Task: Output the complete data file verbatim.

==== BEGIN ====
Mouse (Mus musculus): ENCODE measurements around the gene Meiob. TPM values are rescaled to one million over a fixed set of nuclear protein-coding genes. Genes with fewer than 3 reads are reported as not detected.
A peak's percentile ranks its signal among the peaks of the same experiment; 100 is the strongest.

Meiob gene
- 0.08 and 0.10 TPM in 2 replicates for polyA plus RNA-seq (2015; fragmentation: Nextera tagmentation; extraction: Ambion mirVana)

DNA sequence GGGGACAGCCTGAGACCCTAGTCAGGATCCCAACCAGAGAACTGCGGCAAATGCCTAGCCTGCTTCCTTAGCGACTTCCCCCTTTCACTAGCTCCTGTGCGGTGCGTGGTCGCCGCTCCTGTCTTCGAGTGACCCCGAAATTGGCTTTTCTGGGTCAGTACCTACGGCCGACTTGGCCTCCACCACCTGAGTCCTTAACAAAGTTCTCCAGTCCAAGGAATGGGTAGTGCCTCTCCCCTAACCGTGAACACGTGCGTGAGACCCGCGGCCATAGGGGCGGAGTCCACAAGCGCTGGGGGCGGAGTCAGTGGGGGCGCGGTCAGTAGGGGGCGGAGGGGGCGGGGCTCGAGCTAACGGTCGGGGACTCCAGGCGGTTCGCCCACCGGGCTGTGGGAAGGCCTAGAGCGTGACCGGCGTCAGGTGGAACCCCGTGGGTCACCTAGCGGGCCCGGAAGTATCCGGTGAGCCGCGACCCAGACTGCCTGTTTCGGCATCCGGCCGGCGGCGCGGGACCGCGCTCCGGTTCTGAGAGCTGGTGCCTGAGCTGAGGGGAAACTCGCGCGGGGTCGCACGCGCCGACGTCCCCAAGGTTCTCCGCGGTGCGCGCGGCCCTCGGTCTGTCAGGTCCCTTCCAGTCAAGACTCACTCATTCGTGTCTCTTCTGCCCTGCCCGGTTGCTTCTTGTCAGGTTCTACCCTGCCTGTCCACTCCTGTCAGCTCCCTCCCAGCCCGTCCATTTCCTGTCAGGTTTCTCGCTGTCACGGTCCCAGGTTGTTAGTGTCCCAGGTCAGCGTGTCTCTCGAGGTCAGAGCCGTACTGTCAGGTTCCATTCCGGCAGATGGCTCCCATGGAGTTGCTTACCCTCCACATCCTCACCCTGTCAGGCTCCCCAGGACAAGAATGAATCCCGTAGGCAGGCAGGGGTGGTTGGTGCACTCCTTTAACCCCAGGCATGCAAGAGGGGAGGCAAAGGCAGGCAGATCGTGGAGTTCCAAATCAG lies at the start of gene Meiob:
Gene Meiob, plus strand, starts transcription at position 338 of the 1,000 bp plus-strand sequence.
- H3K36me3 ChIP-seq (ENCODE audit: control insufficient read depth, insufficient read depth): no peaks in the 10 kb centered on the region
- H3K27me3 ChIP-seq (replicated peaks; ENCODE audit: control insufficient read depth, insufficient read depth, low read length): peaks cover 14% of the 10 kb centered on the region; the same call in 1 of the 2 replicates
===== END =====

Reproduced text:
Mouse (Mus musculus): ENCODE measurements around the gene Meiob. TPM values are rescaled to one million over a fixed set of nuclear protein-coding genes. Genes with fewer than 3 reads are reported as not detected.
A peak's percentile ranks its signal among the peaks of the same experiment; 100 is the strongest.

Meiob gene
- 0.08 and 0.10 TPM in 2 replicates for polyA plus RNA-seq (2015; fragmentation: Nextera tagmentation; extraction: Ambion mirVana)

DNA sequence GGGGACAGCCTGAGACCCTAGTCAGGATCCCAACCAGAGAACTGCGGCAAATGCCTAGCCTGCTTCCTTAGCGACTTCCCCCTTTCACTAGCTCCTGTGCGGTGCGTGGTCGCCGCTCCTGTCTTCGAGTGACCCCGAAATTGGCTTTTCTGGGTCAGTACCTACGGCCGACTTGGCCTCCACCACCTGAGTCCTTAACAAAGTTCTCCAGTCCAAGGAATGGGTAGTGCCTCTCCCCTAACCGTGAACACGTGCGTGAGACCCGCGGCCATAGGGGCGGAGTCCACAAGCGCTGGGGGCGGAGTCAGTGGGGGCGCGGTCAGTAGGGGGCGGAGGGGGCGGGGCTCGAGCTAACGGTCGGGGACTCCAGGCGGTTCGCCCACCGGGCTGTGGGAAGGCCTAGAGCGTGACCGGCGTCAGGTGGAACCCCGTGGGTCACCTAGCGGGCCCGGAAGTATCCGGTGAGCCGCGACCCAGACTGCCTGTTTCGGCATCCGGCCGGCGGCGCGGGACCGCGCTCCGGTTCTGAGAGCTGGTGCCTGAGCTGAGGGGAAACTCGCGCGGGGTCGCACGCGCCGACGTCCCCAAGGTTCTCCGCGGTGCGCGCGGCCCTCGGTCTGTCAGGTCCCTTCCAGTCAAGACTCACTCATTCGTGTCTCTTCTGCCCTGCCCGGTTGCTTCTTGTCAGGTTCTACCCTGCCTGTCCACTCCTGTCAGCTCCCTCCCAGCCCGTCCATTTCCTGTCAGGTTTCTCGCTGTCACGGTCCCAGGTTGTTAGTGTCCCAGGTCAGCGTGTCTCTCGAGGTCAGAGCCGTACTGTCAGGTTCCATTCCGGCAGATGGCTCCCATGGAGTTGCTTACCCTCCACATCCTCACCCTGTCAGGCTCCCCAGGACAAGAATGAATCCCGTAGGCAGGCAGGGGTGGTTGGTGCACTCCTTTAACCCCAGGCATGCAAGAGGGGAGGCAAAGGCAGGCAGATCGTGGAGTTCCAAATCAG lies at the start of gene Meiob:
Gene Meiob, plus strand, starts transcription at position 338 of the 1,000 bp plus-strand sequence.
- H3K36me3 ChIP-seq (ENCODE audit: control insufficient read depth, insufficient read depth): no peaks in the 10 kb centered on the region
- H3K27me3 ChIP-seq (replicated peaks; ENCODE audit: control insufficient read depth, insufficient read depth, low read length): peaks cover 14% of the 10 kb centered on the region; the same call in 1 of the 2 replicates